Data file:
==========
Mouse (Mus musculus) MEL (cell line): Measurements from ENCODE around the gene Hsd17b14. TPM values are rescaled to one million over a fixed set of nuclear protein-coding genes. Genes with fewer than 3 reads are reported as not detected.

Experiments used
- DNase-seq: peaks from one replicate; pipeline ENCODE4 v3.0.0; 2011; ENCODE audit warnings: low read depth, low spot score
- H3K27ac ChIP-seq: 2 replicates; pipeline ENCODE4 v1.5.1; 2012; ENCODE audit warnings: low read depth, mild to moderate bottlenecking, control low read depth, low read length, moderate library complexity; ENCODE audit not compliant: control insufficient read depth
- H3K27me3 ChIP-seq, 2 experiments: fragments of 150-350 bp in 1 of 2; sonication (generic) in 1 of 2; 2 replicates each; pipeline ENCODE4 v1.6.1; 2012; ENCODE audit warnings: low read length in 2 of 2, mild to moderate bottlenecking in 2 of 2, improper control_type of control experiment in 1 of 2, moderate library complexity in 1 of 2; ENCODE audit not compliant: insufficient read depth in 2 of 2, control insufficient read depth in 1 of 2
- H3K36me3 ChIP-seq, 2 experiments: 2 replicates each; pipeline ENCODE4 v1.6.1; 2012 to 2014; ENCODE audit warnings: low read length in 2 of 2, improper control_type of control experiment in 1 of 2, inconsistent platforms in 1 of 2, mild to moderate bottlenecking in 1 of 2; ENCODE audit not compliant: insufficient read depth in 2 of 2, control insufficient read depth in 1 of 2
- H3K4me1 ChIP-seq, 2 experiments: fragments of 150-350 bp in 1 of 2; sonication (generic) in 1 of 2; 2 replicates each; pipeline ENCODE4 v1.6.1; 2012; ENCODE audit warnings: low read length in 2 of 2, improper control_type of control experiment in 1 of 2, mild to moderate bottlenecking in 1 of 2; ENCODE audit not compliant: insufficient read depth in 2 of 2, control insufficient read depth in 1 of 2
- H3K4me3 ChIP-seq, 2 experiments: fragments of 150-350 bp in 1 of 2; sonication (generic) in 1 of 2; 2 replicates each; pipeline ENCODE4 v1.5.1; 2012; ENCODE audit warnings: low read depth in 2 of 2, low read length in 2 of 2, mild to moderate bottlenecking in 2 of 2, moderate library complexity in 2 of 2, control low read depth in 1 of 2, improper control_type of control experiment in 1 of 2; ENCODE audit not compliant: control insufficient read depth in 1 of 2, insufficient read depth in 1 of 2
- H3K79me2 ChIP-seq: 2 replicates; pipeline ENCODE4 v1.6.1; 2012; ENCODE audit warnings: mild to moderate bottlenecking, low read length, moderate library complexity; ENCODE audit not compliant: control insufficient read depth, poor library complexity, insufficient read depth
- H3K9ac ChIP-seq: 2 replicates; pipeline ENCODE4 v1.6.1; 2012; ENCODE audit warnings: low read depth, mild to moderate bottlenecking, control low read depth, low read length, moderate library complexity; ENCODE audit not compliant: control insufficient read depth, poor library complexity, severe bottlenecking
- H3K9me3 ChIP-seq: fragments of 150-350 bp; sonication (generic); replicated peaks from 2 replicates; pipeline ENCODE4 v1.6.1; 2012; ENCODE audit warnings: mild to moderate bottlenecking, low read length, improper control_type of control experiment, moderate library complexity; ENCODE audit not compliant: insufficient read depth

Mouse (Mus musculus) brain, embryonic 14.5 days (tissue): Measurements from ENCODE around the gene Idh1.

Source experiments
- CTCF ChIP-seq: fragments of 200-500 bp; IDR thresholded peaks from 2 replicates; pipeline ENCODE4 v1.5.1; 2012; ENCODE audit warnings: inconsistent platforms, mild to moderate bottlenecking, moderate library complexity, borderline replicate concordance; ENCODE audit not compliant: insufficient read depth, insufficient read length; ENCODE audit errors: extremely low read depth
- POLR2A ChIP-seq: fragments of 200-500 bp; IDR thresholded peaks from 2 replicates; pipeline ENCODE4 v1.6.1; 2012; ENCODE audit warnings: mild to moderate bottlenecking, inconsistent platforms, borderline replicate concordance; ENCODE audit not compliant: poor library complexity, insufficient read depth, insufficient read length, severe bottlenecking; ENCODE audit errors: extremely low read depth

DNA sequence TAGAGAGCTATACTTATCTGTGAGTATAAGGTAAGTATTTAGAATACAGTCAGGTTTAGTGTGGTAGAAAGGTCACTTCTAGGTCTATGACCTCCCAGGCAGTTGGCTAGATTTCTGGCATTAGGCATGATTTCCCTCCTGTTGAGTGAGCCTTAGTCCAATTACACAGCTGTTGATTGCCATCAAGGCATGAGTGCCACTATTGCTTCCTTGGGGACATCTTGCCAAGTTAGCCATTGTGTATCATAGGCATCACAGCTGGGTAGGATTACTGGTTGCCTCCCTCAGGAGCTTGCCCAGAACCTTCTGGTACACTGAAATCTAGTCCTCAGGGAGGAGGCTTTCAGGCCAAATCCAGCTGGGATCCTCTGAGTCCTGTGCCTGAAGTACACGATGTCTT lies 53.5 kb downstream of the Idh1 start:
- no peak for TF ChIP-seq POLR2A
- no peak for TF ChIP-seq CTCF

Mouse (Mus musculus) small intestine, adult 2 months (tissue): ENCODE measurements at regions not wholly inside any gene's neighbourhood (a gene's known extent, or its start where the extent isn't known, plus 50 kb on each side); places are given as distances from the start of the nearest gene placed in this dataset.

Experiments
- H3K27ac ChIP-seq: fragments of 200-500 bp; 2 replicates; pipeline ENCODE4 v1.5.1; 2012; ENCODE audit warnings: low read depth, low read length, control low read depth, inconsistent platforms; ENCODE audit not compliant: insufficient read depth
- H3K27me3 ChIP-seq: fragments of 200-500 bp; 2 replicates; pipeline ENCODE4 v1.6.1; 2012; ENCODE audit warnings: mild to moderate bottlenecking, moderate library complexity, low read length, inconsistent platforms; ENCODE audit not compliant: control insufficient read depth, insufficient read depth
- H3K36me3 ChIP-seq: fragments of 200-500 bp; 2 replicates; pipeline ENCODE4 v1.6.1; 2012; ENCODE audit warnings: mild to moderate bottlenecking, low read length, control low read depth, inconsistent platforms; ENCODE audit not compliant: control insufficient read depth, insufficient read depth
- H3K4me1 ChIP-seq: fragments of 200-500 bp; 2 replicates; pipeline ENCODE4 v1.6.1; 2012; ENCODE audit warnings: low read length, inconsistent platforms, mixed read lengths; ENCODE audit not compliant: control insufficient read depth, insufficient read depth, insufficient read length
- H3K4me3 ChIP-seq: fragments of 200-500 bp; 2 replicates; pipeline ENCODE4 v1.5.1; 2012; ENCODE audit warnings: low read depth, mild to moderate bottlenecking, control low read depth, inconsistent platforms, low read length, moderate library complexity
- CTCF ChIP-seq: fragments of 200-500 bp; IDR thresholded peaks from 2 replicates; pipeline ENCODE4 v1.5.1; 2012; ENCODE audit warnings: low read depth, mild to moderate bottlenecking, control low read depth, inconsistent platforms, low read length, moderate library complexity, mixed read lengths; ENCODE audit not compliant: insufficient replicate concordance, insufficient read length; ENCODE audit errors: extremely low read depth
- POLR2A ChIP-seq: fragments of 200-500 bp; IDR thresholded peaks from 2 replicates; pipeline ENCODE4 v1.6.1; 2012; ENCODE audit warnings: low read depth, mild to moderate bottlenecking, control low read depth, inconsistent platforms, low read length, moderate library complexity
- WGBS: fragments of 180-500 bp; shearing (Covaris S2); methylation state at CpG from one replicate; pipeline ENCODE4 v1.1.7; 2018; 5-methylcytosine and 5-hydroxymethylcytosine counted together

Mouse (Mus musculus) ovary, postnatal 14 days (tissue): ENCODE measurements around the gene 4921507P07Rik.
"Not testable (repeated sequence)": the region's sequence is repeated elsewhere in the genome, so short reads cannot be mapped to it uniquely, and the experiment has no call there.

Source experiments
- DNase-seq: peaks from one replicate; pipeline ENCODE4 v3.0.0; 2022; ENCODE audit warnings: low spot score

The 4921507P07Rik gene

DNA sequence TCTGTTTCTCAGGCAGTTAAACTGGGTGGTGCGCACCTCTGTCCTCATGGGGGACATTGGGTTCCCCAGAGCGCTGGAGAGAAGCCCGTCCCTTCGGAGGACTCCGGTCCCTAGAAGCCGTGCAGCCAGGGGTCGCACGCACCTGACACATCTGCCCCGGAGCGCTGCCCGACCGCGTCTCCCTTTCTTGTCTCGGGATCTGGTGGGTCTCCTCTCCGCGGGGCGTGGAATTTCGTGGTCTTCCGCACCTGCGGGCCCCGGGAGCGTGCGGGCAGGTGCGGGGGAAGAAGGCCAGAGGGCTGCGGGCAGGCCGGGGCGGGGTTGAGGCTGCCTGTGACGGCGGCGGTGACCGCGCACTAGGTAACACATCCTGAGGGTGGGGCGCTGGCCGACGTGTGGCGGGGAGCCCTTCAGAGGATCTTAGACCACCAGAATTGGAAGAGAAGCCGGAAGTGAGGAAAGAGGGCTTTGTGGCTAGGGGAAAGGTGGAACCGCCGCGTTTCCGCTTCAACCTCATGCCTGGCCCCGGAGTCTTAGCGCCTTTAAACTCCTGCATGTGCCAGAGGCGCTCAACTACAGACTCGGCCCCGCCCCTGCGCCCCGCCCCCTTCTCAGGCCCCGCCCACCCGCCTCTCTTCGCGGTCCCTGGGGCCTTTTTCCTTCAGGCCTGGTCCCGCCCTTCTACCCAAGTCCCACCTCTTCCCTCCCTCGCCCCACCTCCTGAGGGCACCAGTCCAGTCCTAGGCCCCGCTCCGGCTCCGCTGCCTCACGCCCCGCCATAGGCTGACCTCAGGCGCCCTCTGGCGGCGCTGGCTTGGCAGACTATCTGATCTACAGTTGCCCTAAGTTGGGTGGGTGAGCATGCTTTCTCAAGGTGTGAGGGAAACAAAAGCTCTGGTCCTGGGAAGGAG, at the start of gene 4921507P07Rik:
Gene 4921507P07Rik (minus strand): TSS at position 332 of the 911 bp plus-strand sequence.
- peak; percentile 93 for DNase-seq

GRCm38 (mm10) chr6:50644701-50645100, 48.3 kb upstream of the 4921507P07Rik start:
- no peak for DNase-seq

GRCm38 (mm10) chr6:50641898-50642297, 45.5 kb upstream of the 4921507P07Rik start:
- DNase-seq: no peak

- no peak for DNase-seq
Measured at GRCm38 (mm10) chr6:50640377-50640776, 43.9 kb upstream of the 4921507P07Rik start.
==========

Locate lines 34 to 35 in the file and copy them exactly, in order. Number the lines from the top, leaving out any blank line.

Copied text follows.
DNA sequence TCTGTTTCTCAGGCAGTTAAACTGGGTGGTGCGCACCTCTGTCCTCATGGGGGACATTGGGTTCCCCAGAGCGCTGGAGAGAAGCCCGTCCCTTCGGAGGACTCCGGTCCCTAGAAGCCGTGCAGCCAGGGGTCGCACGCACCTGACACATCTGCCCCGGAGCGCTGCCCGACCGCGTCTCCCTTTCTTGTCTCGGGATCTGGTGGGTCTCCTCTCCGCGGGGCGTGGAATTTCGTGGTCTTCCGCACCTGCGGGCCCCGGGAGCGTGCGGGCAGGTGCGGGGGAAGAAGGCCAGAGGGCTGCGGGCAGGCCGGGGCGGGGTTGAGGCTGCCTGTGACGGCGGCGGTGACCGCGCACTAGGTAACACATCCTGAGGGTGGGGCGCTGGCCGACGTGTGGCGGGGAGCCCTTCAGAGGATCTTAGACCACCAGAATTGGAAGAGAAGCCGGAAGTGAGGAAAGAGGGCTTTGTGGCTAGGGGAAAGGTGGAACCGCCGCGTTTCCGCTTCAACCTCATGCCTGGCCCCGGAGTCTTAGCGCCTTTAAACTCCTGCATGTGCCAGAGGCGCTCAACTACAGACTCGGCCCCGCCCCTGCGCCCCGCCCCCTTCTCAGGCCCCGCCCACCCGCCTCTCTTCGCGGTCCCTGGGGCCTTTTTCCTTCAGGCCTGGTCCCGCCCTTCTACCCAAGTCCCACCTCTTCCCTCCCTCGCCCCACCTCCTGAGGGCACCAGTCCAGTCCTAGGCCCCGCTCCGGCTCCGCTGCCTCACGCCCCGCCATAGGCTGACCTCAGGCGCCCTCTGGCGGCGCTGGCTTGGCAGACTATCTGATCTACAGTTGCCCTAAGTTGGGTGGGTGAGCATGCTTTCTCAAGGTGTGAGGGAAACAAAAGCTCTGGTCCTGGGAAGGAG, at the start of gene 4921507P07Rik:
Gene 4921507P07Rik (minus strand): TSS at position 332 of the 911 bp plus-strand sequence.